termination. (Later in the course, it will have implications for
the order in which side effects occur.)

First, efficiency:
+Which evaluation strategy you adopt has implications not only for
+decidability and termination, but for efficiency. (Later in the
+course, it will have implications for the order in which side effects
+occur.)
((\x.w)((\y.y) z))
@@ 237,14 +240,14 @@ First, efficiency:
\ /
\ /
\ /
 w

+ w
+
If a function discards its argument (as `\x.w` does), it makes sense
to target that function for reduction, rather than wasting effort
reducing the argument only to have the result of all that work thrown
away. So in this situation, the strategy of "always reduce the
leftmost reducible lambda" wins.
+If a function discards its argument, as `\x.w` does, it makes sense to
+prioritize redexes in which that function serves as the head, rather
+than wasting effort reducing the argument only to have the result of
+all that work thrown away. So in this situation, the strategy of
+"always reduce the leftmost reducible lambda" is more efficient.
But:
@@ 254,10 +257,10 @@ But:
(((\y.y) z)((\y.y) z) ((\x.xx) z)
/  /
/ (((\y.y)z)z) /
 /  /
+ /  /
/  /
/  /
 (z ((\y.y)z))  /
+ (z ((\y.y)z))  /
\  /
.

@@ 268,7 +271,7 @@ This time, the leftmost function `\x.xx` copies its argument.
If we reduce the rightmost lambda first (rightmost branch of the
diagram), the argument is already simplified before we do the
copying. We arrive at the normal form (i.e., the form that cannot be
further reduced) in two steps.
+further reduced) in two steps.
But if we reduce the rightmost lambda first (the two leftmost branches
of the diagram), we copy the argument before it has been evaluated.
@@ 276,44 +279,7 @@ In effect, when we copy the unreduced argument, we double the amount
of work we need to do to deal with that argument.
So when the function copies its argument, the "always reduce the
rightmost reducible lambda" wins.
+rightmost reducible lambda" is more efficient.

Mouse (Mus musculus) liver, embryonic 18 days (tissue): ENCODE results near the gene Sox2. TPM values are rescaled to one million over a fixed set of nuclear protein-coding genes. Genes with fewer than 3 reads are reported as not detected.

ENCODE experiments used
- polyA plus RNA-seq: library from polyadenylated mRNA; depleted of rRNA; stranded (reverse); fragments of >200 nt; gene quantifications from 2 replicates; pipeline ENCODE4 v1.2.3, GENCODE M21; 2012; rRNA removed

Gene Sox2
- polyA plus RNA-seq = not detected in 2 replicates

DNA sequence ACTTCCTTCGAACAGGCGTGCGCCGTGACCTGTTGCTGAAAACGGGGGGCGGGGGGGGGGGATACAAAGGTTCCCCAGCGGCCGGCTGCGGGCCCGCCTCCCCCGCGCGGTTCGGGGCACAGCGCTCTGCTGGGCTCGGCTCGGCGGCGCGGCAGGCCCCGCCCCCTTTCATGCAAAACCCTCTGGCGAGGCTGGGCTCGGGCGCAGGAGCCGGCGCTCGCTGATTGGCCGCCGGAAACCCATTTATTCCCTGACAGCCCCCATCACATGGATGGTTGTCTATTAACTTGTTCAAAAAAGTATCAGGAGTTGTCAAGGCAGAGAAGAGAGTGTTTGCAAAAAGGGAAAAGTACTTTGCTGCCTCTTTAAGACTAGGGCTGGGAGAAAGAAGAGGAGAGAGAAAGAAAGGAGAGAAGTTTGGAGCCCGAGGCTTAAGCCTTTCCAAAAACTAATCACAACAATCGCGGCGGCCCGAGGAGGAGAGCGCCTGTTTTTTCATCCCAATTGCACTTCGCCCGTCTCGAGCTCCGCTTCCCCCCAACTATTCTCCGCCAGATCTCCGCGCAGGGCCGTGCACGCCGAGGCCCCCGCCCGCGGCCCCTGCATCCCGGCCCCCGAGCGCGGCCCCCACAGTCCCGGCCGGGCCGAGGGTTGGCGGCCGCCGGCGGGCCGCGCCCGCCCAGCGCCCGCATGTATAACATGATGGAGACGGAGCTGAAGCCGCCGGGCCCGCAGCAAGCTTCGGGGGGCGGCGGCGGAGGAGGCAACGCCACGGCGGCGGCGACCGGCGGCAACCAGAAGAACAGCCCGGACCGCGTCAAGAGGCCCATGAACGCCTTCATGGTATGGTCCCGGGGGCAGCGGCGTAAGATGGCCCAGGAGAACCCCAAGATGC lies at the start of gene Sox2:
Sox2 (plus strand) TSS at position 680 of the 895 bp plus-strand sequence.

So evaluation strategies have a strong effect on how many reduction
steps it takes to arrive at a stopping point (e.g., normal form).

Now for termination:

(\x.w)((\x.xxx)(\x.xxx))
  \
  (\x.w)((\x.xxx)(\x.xxx)(\x.xxx))
  / \
  / (\x.w)((\x.xxx)(\x.xxx)(\x.xxx)(\x.xxx))
  / / \
 . etc.
 
 w


Here we have a function that discards its argument on the left, and a
nonterminating term on the right. It's even more evil than Omega,
because it not only never reduces, it generates more and more work
with each socalled reduction. If we unluckily adopt the "always
reduce the rightmost reducible lambda" strategy, we'll spend our days
relentlessly copying out new copies of \x.xxx. But if we even once
reduce the leftmost reducible lambda, we'll immediately jump to the
normal form, `w`.

We can roughly associate the "leftmost always" strategy with call by
name (normal order), and the "rightmost always" strategy with call by
value (applicative order). There are finegrained distinctions among
these terms of art that we will not pause to untangle here.

If a term has a normal form (a reduction such that no further
reduction is possible), then a leftmostalways reduction will find it.
(That's why it's called "normal order": it's the evaluation order that
guarantees finding a normal form if one exists.)

Preview: if the evaluation of a function has side effects, then the
choice of an evaluation strategy will make a big difference in which
side effect occur and in which order.